Clemson’s Mears earns top ASME recognition


Clemson University professor Laine Mears has earned a prestigious award from the American Society of Mechanical Engineers (ASME).

ASME’s committee of past presidents has named Mears, who serves as the BMW SmartState chair in automotive manufacturing at Clemson’s International Center for Automotive Research [CU-ICAR] in Greenville, a fellow.

The university said the honor is reserved for only 2.9 percent of the organization’s 120,248 members.

According to his colleagues, Mears has been instrumental in strengthening Clemson’s ties to industry leaders, including BMW, GE, and Honda, as well as numerous automotive suppliers.

“This is a high honor that goes to a small fraction of ASME members,” said Zoran Filipi, chairman of Clemson’s Department of Automotive Engineering, in a statement. “It is a testament to his hard work, innovative approach and collaboration with industry. This is an honor not only for Laine, but for the department, CU-ICAR and the industry collaborators that have supported his efforts.”

Mears has a decade of industry experience under his belt with SKF Bearings and Hitachi Unisia Automotive.

While he was still working in the industry, Mears earned his master’s degree in mechanical engineering through Georgia Tech’s distance learning program. He then returned to school full-time complete his Ph.D. in mechanical engineering.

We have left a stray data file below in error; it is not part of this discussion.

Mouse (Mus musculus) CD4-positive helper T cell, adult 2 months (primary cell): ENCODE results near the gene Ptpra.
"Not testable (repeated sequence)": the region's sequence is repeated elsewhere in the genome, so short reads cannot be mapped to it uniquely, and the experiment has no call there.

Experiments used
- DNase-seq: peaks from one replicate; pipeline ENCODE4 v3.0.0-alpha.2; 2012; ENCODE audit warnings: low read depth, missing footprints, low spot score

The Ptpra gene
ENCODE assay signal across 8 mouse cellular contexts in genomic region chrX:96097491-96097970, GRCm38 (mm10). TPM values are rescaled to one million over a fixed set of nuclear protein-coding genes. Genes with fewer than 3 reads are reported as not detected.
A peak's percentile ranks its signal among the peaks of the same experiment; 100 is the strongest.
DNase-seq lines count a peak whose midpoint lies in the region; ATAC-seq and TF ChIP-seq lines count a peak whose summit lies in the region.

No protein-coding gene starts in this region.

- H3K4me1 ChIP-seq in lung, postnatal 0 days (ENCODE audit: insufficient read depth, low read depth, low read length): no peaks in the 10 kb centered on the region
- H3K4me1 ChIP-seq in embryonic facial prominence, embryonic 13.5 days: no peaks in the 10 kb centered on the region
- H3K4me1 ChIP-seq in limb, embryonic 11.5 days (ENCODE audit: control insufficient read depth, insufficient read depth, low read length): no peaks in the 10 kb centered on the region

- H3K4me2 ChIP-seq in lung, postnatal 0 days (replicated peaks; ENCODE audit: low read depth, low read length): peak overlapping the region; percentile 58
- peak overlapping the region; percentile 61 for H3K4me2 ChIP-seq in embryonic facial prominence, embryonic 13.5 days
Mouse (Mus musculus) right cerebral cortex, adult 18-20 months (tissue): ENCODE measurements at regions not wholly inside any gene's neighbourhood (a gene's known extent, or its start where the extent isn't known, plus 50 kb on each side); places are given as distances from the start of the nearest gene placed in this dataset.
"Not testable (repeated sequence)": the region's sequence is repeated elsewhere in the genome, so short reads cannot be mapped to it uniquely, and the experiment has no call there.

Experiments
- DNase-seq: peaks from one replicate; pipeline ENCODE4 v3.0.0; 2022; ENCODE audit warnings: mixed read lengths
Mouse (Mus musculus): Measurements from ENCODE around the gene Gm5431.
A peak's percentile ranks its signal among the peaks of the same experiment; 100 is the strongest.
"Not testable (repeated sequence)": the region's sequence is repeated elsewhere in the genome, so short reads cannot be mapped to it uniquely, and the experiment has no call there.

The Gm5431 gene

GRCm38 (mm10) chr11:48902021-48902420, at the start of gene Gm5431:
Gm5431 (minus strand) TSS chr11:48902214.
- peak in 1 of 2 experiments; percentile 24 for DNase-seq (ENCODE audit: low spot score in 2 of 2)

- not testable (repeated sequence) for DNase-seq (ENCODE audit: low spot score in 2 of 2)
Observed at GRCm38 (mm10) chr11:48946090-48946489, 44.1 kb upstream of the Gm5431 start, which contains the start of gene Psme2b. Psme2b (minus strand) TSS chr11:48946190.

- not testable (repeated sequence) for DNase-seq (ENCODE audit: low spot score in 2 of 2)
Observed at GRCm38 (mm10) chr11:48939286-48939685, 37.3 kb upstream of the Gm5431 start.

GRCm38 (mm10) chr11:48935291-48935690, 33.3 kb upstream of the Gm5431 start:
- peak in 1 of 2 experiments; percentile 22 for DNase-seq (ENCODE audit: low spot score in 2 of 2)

In 2006, Mears became a founding faculty member in Clemson’s automotive engineering graduate program at CU-ICAR.

One of his most recent projects seeks to inspire collaboration between Clemson engineering and Greenville Technical College Students on a prototype vehicle assembly line at Greenville Tech’s Center for Manufacturing Innovation.

Mears helped establish eight courses in the program in partnership with original equipment manufacturers to create a talent pipeline for the automotive industry.

With a research portfolio of more than $6 million, Mears has worked with more than 25 graduate students and postdoctoral research, and more than 20 undergraduates.

“This continued funding directly demonstrates his power for translational research,” said Ralph Resnick, president and executive director of the National Center for Defense Manufacturing and Machining, in a letter to ASME. “These are solutions that impact a company’s bottom line, but require the generation of new knowledge in terms of modeling, control and information management… Dr. Mears has demonstrated exceptional and unique capabilities in balancing these approaches.”

Valerie Pezzullo, one of Mears’ students, earned a $100,000 first-place prize in 2014 in the MTConnect Challenge 2 with an open-architecture platform designed to detect vibrations in metal-cutting machines so corrections can be made before parts are damaged.

Mears other honors include the 2011 SAE Ralph R. Teetor Educational Award, the S.C. Governor’s Young Researcher Award for Excellence in Scientific Research, and the Institution of Mechanical Engineers George Stephenson Gold Medal.

He has generated more than 130 archival journal and reviewed conference publications. He collaborated on the textbook, “Electrically Assisted Forming-Modeling and Control.”

“Dr. Mears is an excellent scholar and educator,” said Anand Gramopadhye, dean of Clemson’s College of Engineering, Computing and Applied Sciences, in a statement. “He has conducted cutting-edge research and created innovative academic programs that directly address industry needs. He has developed exceptional collaborations and is a leader in his field.”


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